This magazine is indirectly famous for one of its editors—Harold Lindsell—starting a short-lived but notorious "Battle for the Bible" when the editor penned a book with that title in 1976.
At the time, I was a student at Fuller Theological Seminary, one key institution criticized by Lindsell (where he taught briefly) because it didn't hold to inerrancy. I still recall the momentous convocation in which our president, David Hubbard, defended the school's position: that the Bible is "the only infallible rule of faith and practice." Hubbard questioned Lindsell's "unbiblical" understanding of inerrancy, disputed his take on the contemporary theological scene, and vowed that Fuller would "sail into the winds of controversy" confident of the "seaworthiness of our ship and the correctness of our course." It was heady stuff.
At the time, Donald Dayton, a professor at Northern Baptist Theological Seminary in suburban Chicago, reviewed the book and the broader controversy for The Christian Century. Toward the end of the review, he noted,
The crunch will most likely be felt at Christianity Today. Does the editor's book inevitably pull the magazine into his corner and make of it a party journal no longer representative of the whole? Or will the magazine find a way to bridge the ever-broadening evangelical world and by implication repudiate Lindsell's position—which depends at its very heart on its exclusiveness?
That question was answered in short order after Kenneth Kantzer became CT's editor in 1978. One of his first acts was to write a letter to Hubbard—which Hubbard posted outside his office door—extending an olive branch.
Though one editor's book suggested otherwise, as a magazine, we have always been committed to the word inerrant to describe the Bible's trustworthiness, and to fellowshipping with those who describe the Bible's authority using other language. The magazine as such never engaged in that battle for the Bible.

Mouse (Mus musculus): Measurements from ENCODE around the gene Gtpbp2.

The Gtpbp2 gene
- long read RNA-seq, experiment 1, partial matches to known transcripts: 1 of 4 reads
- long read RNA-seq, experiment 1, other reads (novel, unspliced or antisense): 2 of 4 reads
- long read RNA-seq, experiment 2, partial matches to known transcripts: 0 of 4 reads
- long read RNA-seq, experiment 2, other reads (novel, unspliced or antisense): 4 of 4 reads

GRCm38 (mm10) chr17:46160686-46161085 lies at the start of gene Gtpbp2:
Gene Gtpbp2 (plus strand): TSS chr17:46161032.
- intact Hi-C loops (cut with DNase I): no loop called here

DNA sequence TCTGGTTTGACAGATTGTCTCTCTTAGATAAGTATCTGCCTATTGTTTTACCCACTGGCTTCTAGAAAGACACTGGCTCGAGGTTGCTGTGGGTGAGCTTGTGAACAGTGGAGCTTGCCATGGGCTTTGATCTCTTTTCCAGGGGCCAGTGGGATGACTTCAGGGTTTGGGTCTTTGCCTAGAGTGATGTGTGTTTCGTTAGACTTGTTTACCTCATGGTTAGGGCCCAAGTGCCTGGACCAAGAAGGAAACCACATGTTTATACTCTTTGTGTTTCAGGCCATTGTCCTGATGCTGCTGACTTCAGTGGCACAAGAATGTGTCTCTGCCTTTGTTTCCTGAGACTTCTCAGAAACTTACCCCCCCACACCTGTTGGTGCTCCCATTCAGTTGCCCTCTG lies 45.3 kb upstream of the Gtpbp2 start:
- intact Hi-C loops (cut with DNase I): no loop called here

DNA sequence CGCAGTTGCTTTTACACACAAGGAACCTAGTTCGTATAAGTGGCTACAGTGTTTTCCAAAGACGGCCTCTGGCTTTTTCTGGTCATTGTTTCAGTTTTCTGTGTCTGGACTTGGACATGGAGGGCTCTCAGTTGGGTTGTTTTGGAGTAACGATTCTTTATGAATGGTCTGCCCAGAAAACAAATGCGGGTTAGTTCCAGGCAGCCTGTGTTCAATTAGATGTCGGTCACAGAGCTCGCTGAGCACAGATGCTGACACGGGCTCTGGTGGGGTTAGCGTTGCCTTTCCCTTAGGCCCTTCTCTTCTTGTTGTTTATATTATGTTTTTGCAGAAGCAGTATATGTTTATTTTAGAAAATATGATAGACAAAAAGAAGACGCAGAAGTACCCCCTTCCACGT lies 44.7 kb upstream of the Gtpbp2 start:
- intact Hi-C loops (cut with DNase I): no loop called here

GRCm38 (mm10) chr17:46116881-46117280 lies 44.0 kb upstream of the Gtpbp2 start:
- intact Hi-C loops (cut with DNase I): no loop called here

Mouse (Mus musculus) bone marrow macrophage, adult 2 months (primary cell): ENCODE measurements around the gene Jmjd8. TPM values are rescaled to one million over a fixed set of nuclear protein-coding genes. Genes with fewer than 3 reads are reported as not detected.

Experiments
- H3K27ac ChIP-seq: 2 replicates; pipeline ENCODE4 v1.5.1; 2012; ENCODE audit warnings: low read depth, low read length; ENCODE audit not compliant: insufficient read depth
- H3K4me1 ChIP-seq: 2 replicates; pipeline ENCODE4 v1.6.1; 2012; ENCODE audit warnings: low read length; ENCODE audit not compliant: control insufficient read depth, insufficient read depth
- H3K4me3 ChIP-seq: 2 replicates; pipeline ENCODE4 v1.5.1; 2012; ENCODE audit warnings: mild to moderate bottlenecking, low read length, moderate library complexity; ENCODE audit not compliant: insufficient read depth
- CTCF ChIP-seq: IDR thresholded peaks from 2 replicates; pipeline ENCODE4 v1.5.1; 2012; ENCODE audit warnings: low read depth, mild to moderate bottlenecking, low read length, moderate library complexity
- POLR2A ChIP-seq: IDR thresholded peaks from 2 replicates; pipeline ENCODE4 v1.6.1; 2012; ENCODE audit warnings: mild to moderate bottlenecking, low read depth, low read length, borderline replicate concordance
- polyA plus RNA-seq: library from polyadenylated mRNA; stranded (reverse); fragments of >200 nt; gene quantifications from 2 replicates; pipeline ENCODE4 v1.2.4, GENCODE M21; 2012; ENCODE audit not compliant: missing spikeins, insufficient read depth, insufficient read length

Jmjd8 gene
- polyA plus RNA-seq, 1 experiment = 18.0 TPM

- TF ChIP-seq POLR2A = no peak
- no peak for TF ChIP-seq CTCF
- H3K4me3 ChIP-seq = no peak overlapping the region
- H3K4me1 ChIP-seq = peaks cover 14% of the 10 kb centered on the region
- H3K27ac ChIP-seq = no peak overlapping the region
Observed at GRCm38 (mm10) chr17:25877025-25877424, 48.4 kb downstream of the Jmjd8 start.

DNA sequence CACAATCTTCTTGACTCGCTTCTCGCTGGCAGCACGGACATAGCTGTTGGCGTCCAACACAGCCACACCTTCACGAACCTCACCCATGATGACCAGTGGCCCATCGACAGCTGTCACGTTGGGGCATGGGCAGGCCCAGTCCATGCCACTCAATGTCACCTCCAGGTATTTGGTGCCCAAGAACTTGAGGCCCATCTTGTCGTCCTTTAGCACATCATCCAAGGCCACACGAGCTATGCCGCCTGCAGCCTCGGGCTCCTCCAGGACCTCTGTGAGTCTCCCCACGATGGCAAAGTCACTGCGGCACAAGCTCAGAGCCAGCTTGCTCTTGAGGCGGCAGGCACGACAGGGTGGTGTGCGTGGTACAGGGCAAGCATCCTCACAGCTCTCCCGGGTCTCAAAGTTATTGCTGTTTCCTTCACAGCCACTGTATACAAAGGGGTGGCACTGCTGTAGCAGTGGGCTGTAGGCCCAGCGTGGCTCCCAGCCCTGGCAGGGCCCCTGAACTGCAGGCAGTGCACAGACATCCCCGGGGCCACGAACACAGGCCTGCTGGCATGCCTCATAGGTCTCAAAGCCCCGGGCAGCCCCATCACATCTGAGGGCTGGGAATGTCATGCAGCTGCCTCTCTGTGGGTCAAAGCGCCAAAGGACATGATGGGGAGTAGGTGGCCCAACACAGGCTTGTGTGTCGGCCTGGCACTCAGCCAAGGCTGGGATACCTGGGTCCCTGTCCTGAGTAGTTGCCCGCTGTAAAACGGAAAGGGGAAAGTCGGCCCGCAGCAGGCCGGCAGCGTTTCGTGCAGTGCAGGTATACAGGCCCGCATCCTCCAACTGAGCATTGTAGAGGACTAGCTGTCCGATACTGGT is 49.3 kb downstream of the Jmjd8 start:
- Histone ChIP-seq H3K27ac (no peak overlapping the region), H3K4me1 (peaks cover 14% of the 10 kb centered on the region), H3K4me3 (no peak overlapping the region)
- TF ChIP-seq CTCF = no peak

We are now interested in another battle, one that's not about the Bible's authority but rather its use. Evangelicals are tempted—even when we have the highest view of Scripture—to read it in sub-biblical ways. The sacred text is often used as a self-help manual, or for erecting a doctrinal fence, or for justifying our latest missional venture.
Instead, argues J. Todd Billings, associate professor of Reformed theology at Western Theological Seminary in Holland, Michigan, recent evangelical scholarship concludes that the Bible is not primarily about us or doctrine or even mission (see "How to Read the Bible"). It's about that yet so much more: the means by which we come to know God as revealed in Christ, and are transformed into his image.
So, in this new "battle," I'd like to see us (charitably!) wrestle over what that looks like as we preach and teach the Word of God in our churches.
Next month: Andy Crouch and Katelyn Beaty debut our This Is Our City project, and Sarah Pulliam Bailey interviews Christine Gardner on the abstinence movement.
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See our cover story on "How to Read the Bible" and check back for more articles from the October issue.
Other Christianity Today articles on the Bible and its use in ministry include:
Battle for the Bible Translation | Our denomination is wide enough to include a variety of methods. (September 2, 2011)
A World Without the King James Version| Where we would be without the most popular English Bible ever. (May 6, 2011)
A Double-Edged Sword | Pastors split over Bible reading in schools as fix for violence. (November 4, 2010)
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